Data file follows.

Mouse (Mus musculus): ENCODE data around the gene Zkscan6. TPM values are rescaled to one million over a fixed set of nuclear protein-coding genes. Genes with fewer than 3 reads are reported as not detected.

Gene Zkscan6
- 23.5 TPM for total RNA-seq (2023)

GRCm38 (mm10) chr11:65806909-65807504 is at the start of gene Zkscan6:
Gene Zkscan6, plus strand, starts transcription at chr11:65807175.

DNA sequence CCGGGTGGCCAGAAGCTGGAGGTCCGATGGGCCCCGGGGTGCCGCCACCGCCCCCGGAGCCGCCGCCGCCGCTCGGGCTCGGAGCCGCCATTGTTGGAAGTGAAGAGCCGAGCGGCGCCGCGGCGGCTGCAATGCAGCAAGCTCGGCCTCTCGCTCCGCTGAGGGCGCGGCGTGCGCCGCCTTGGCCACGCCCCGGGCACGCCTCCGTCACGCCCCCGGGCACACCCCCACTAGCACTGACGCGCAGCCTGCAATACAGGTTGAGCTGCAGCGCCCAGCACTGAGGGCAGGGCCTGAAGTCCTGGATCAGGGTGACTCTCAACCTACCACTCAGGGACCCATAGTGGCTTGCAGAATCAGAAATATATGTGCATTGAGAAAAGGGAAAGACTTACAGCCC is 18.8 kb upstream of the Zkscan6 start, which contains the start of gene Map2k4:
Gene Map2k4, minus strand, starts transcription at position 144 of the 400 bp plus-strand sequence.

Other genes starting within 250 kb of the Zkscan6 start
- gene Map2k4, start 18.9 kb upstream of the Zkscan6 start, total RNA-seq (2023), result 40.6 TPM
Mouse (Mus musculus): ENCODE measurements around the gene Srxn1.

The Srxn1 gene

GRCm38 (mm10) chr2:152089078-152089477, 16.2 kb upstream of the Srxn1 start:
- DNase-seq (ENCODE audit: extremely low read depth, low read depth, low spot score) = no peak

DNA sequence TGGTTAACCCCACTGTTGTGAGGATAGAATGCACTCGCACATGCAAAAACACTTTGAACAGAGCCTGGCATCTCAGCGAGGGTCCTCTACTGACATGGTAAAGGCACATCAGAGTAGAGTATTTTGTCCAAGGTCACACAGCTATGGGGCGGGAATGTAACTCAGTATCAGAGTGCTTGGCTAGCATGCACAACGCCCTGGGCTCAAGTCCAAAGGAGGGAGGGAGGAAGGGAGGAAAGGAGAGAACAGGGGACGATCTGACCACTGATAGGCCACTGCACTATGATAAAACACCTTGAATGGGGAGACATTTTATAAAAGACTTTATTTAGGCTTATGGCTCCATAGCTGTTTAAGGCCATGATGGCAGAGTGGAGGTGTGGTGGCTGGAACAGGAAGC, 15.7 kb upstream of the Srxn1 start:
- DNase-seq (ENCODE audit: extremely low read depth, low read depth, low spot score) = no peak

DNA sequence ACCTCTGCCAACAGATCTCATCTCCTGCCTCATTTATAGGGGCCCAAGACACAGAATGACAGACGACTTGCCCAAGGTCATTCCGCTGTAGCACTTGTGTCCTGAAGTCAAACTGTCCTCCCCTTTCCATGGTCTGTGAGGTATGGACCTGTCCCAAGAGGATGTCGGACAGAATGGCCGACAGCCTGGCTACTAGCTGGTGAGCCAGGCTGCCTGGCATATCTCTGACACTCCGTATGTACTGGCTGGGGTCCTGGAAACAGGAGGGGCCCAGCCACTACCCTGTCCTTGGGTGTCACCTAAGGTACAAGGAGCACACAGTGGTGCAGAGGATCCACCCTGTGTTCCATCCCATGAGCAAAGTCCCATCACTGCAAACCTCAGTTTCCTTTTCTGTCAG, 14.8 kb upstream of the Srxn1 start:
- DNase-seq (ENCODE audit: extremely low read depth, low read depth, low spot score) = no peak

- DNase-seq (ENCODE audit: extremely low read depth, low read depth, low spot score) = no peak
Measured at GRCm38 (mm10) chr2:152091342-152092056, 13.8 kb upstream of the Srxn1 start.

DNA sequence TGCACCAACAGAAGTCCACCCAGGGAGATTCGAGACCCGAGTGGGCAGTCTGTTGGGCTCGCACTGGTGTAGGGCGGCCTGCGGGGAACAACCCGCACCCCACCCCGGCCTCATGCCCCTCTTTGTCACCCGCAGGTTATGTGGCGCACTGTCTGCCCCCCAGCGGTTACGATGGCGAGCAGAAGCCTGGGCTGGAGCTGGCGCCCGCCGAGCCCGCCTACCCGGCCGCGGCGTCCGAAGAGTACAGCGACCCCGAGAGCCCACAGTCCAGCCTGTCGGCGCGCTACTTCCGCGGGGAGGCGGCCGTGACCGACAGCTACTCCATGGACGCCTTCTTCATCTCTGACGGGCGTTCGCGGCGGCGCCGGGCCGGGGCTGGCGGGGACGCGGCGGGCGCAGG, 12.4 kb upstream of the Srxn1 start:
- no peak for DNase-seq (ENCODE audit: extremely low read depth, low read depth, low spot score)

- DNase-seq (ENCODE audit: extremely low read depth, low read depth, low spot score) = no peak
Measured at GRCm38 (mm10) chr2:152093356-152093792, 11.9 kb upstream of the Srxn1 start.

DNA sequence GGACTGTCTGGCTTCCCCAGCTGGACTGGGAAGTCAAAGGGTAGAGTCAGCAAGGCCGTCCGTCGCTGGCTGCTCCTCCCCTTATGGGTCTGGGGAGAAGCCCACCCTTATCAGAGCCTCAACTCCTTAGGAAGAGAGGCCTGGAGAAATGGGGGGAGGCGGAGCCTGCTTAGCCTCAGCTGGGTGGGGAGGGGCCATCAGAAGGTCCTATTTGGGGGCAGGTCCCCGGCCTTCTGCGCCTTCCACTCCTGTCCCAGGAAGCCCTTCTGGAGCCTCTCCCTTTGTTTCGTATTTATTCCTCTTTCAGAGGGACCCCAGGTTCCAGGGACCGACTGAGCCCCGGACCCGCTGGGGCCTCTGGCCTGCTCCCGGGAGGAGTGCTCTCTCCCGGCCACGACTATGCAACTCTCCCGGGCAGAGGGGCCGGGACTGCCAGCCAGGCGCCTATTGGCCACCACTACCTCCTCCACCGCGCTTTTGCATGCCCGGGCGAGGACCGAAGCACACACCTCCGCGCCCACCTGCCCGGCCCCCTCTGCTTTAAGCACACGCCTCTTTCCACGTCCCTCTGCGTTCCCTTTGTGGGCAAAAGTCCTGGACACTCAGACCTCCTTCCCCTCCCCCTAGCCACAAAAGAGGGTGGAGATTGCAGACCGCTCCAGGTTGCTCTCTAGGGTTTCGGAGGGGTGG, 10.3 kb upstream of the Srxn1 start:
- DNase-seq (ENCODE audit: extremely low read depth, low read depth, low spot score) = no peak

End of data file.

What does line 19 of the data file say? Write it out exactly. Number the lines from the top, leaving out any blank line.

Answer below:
Measured at GRCm38 (mm10) chr2:152091342-152092056, 13.8 kb upstream of the Srxn1 start.